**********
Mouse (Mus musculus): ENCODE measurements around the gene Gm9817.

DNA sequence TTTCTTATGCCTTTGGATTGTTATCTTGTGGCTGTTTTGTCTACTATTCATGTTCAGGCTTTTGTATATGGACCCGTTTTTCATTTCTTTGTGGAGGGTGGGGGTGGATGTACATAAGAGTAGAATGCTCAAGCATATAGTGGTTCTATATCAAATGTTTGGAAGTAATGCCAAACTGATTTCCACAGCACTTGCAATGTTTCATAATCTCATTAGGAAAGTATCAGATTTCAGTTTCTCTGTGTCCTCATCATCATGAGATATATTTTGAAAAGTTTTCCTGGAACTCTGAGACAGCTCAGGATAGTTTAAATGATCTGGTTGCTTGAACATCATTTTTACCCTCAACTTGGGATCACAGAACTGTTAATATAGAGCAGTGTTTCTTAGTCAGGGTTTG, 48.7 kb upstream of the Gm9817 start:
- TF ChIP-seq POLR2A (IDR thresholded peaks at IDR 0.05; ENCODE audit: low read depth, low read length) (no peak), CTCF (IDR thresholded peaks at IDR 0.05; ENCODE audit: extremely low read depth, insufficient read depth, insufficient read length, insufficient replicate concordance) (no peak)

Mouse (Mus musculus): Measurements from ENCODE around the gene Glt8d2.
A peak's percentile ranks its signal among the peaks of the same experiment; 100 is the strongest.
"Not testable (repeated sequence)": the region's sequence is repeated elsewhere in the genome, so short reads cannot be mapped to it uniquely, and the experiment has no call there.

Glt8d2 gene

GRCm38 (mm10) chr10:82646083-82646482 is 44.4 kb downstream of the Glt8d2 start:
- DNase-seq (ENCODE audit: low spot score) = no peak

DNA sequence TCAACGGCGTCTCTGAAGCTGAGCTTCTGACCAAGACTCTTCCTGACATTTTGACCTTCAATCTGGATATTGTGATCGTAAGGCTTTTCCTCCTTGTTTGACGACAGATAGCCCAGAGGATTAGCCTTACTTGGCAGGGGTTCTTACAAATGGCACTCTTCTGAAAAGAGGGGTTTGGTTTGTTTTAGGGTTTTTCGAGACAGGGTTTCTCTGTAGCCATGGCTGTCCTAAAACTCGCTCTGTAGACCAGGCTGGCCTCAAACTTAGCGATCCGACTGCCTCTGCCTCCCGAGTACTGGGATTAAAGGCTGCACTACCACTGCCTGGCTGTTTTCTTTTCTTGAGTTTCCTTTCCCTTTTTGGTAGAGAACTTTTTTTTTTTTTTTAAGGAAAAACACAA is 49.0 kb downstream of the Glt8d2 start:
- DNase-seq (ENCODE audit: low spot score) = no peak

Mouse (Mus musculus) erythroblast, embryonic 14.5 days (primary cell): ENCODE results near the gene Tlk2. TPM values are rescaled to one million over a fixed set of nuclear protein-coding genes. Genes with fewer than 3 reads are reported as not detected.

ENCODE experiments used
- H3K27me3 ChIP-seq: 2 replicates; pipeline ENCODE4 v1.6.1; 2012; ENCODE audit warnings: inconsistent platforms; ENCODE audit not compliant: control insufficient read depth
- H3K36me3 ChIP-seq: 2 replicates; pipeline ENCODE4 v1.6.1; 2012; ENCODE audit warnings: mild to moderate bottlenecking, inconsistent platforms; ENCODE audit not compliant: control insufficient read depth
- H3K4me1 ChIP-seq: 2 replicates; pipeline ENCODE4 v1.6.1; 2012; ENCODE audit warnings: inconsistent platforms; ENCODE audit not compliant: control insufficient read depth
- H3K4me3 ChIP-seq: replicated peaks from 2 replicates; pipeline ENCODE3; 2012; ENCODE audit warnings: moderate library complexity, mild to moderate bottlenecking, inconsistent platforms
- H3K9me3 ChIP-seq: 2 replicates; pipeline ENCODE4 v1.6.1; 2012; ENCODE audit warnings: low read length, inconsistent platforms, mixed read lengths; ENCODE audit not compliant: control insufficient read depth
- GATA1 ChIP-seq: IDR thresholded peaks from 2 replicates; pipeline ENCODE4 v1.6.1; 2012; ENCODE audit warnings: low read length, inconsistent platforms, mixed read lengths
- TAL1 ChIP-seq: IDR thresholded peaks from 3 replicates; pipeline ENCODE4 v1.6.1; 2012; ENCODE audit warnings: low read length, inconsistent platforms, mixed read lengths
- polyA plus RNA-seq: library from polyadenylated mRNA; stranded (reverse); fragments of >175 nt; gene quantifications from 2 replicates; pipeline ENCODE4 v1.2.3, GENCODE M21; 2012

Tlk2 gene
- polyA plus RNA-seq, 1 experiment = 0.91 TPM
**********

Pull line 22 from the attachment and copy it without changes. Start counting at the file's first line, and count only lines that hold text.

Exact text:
Tlk2 gene